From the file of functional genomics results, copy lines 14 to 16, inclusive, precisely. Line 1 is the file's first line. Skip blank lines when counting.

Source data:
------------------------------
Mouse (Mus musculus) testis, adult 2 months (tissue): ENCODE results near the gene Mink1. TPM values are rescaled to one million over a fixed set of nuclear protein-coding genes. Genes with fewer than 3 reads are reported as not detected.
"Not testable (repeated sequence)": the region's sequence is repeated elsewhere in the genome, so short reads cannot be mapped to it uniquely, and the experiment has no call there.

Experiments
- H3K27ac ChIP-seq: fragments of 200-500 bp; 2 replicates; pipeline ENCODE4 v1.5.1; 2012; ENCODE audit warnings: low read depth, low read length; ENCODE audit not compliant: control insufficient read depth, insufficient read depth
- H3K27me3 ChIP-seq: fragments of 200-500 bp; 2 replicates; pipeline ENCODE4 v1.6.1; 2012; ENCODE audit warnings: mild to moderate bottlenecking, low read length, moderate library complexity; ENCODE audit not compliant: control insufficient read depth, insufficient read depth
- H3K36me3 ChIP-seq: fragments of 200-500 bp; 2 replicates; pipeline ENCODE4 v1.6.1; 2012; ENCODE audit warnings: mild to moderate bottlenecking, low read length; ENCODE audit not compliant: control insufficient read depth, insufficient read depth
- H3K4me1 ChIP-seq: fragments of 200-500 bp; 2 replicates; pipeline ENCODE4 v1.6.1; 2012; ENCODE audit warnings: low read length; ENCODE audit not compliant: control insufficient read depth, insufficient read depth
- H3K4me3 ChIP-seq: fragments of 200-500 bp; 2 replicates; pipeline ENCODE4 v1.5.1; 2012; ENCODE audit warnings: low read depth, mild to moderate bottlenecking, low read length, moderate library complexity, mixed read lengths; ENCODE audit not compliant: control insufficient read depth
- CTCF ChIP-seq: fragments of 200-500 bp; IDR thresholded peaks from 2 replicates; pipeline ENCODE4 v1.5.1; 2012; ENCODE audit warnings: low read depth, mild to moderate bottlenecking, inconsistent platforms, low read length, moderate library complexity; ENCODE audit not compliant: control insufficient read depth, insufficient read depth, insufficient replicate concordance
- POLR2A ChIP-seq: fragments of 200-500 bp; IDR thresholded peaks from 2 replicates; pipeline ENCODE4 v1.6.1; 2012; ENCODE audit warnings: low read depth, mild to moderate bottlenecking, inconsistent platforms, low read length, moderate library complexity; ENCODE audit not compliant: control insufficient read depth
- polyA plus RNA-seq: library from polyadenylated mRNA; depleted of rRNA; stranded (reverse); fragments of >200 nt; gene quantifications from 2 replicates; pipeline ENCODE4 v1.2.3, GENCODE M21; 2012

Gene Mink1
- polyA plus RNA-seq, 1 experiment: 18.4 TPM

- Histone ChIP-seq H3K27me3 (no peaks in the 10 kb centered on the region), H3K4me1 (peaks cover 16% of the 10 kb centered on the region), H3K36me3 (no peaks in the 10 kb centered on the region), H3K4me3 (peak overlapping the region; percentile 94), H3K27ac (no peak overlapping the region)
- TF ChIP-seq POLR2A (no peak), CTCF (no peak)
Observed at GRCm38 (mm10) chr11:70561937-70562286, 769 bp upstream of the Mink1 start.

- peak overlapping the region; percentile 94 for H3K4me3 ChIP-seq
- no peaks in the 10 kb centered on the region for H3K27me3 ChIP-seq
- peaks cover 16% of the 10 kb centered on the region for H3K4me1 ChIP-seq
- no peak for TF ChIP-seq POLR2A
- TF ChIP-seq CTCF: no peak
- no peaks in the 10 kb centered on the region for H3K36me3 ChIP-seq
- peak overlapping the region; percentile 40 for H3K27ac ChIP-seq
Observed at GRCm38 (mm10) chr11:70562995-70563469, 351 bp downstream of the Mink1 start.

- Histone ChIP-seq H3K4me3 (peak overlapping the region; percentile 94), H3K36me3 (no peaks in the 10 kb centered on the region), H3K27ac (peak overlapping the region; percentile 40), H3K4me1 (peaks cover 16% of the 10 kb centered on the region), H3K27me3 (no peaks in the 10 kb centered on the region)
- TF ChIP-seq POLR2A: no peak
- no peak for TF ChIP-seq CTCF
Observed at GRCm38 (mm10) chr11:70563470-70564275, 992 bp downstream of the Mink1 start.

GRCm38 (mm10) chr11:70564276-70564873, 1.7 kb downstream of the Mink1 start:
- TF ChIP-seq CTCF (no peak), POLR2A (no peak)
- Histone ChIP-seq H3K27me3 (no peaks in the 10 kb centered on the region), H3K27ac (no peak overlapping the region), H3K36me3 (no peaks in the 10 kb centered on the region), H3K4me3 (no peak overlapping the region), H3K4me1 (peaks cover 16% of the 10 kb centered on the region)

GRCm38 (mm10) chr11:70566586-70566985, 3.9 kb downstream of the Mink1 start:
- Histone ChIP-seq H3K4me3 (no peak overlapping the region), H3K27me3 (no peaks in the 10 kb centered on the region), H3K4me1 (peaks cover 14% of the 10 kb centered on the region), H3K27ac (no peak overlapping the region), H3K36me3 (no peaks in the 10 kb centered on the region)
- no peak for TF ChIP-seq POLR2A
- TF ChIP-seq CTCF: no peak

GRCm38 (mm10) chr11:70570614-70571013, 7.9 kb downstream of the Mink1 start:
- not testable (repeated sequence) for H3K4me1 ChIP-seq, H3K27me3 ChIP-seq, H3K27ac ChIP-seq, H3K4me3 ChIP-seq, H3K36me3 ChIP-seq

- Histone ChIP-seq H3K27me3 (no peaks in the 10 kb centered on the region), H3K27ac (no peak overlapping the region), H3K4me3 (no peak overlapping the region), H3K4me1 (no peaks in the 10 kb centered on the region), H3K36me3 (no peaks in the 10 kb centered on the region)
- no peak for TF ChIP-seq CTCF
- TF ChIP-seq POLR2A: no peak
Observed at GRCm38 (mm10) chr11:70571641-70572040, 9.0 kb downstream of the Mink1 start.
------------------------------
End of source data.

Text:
- Histone ChIP-seq H3K27me3 (no peaks in the 10 kb centered on the region), H3K4me1 (peaks cover 16% of the 10 kb centered on the region), H3K36me3 (no peaks in the 10 kb centered on the region), H3K4me3 (peak overlapping the region; percentile 94), H3K27ac (no peak overlapping the region)
- TF ChIP-seq POLR2A (no peak), CTCF (no peak)
Observed at GRCm38 (mm10) chr11:70561937-70562286, 769 bp upstream of the Mink1 start.